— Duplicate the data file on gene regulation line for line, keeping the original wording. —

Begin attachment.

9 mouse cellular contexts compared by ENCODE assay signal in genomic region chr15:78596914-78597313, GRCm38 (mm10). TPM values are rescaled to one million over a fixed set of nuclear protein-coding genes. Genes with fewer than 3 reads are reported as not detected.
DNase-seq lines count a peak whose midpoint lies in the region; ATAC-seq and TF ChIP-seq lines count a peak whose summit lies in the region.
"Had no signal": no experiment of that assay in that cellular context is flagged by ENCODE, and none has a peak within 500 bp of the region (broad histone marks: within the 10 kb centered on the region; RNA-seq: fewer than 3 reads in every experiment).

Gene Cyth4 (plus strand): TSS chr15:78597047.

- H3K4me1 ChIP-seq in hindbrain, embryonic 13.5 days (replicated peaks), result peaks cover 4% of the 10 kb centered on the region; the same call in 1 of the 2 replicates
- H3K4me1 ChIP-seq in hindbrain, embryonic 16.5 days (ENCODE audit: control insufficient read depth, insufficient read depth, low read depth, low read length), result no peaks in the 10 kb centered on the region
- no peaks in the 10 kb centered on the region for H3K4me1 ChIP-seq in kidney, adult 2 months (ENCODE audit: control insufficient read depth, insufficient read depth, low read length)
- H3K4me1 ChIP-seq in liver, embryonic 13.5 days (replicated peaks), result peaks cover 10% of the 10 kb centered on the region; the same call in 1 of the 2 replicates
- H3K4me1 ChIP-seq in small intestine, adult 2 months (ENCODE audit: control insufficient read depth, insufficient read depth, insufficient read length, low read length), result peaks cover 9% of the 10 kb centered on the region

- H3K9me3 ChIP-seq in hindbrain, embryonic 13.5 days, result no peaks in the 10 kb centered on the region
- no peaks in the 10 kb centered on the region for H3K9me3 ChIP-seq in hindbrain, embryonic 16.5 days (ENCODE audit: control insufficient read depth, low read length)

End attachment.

9 mouse cellular contexts compared by ENCODE assay signal in genomic region chr15:78596914-78597313, GRCm38 (mm10). TPM values are rescaled to one million over a fixed set of nuclear protein-coding genes. Genes with fewer than 3 reads are reported as not detected.
DNase-seq lines count a peak whose midpoint lies in the region; ATAC-seq and TF ChIP-seq lines count a peak whose summit lies in the region.
"Had no signal": no experiment of that assay in that cellular context is flagged by ENCODE, and none has a peak within 500 bp of the region (broad histone marks: within the 10 kb centered on the region; RNA-seq: fewer than 3 reads in every experiment).

Gene Cyth4 (plus strand): TSS chr15:78597047.

- H3K4me1 ChIP-seq in hindbrain, embryonic 13.5 days (replicated peaks), result peaks cover 4% of the 10 kb centered on the region; the same call in 1 of the 2 replicates
- H3K4me1 ChIP-seq in hindbrain, embryonic 16.5 days (ENCODE audit: control insufficient read depth, insufficient read depth, low read depth, low read length), result no peaks in the 10 kb centered on the region
- no peaks in the 10 kb centered on the region for H3K4me1 ChIP-seq in kidney, adult 2 months (ENCODE audit: control insufficient read depth, insufficient read depth, low read length)
- H3K4me1 ChIP-seq in liver, embryonic 13.5 days (replicated peaks), result peaks cover 10% of the 10 kb centered on the region; the same call in 1 of the 2 replicates
- H3K4me1 ChIP-seq in small intestine, adult 2 months (ENCODE audit: control insufficient read depth, insufficient read depth, insufficient read length, low read length), result peaks cover 9% of the 10 kb centered on the region

- H3K9me3 ChIP-seq in hindbrain, embryonic 13.5 days, result no peaks in the 10 kb centered on the region
- no peaks in the 10 kb centered on the region for H3K9me3 ChIP-seq in hindbrain, embryonic 16.5 days (ENCODE audit: control insufficient read depth, low read length)